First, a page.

• By way of example only, ultrasonic waveguide (28) and blade (24) may comprise components sold under product codes SNGHK and SNGCB by Ethicon Endo-Surgery, Inc. of Cincinnati, Ohio. By way of further example only, ultrasonic waveguide (28) and/or blade (24) may be constructed and operable in accordance with the teachings of U.S. Pat. No. 6,423,082, entitled “Ultrasonic Surgical Blade with Improved Cutting and Coagulation Features,” issued Jul. 23, 2002, the disclosure of which is incorporated by reference herein. As another merely illustrative example, ultrasonic waveguide (28) and/or blade (24) may be constructed and operable in accordance with the teachings of U.S. Pat. No. 5,324,299, entitled “Ultrasonic Scalpel Blade and Methods of Application,” issued Jun. 28, 1994, the disclosure of which is incorporated by reference herein. Other suitable properties and configurations of ultrasonic waveguide (28) and blade (24) will be apparent to those of ordinary skill in the art in view of the teachings herein.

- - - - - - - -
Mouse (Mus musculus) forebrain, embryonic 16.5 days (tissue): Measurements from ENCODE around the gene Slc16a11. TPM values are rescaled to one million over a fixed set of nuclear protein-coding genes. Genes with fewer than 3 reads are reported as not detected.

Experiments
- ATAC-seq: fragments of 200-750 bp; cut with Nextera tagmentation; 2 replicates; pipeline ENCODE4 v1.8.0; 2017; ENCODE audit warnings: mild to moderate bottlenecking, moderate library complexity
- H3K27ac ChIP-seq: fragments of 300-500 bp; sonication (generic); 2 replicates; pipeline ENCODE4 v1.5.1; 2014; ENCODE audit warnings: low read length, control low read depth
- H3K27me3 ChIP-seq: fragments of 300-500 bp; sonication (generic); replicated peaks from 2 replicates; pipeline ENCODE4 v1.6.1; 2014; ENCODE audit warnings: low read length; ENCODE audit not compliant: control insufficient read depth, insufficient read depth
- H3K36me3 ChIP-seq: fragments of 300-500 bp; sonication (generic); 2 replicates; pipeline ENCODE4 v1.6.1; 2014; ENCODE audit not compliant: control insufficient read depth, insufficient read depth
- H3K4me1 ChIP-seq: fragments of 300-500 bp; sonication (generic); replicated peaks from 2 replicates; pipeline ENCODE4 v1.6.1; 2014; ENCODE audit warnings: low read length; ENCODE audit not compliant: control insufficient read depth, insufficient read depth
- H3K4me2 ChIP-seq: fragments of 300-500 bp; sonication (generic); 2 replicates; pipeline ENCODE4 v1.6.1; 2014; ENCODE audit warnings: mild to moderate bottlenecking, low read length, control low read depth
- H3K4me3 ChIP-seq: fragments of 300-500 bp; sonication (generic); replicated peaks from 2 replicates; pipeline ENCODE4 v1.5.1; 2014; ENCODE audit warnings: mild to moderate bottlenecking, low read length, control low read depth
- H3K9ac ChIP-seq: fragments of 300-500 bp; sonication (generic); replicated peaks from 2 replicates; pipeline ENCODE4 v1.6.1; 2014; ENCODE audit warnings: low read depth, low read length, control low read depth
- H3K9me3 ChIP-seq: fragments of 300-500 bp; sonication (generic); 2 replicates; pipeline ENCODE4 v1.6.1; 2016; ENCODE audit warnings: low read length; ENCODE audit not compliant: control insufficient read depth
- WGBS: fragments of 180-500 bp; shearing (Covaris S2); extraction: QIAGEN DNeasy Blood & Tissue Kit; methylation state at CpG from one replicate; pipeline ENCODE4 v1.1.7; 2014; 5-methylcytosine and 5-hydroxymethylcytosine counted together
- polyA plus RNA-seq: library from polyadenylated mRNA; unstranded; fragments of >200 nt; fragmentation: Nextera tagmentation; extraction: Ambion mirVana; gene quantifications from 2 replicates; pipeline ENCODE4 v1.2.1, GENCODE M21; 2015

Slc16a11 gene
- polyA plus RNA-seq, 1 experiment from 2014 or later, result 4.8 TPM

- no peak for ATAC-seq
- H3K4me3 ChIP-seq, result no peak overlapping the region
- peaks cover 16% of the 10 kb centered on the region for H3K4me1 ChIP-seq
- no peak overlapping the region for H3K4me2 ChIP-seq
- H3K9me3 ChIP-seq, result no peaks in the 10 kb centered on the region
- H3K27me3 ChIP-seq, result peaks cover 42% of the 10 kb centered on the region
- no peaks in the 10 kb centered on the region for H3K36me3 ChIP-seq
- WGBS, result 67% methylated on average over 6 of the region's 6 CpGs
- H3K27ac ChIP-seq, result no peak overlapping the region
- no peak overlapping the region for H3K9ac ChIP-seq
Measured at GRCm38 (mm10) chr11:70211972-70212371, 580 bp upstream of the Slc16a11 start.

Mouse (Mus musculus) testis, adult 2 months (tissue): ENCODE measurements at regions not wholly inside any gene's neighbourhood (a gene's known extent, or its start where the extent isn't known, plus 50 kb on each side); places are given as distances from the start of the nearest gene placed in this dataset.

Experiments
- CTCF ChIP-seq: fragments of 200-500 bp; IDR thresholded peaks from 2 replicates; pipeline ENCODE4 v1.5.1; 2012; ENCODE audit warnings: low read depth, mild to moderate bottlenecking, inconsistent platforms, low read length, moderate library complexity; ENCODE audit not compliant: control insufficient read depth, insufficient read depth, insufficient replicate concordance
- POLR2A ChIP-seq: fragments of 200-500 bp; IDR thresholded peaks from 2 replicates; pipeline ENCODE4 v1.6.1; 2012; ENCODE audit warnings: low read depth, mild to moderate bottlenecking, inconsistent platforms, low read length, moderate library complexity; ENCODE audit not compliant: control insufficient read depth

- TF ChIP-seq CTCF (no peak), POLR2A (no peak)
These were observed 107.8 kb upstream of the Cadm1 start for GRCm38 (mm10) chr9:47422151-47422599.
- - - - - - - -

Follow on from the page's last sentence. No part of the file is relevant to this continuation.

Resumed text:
• Handpiece (22) of the present example also includes a control selector (30) and an activation switch (32), which are each in communication with a circuit board (34). By way of example only, circuit board (34) may comprise a conventional printed circuit board, a flex circuit, a rigid-flex circuit, or may have any other suitable configuration. Control selector (30) and activation switch (32) may be in communication with circuit board (34) via one or more wires, traces formed in a circuit board or flex circuit, and/or in any other suitable fashion. Circuit board (34) is coupled with cable (14), which is in turn coupled with control circuitry (16) within generator (12). Activation switch (32) is operable to selectively activate power to ultrasonic transducer (26). In particular, when switch (32) is activated, such activation provides communication of appropriate power to ultrasonic transducer (26) via cable (14). By way of example only, activation switch (32) may be constructed in accordance with any of the teachings of the various references cited herein. Other various forms that activation switch (32) may take will be apparent to those of ordinary skill in the art in view of the teachings herein.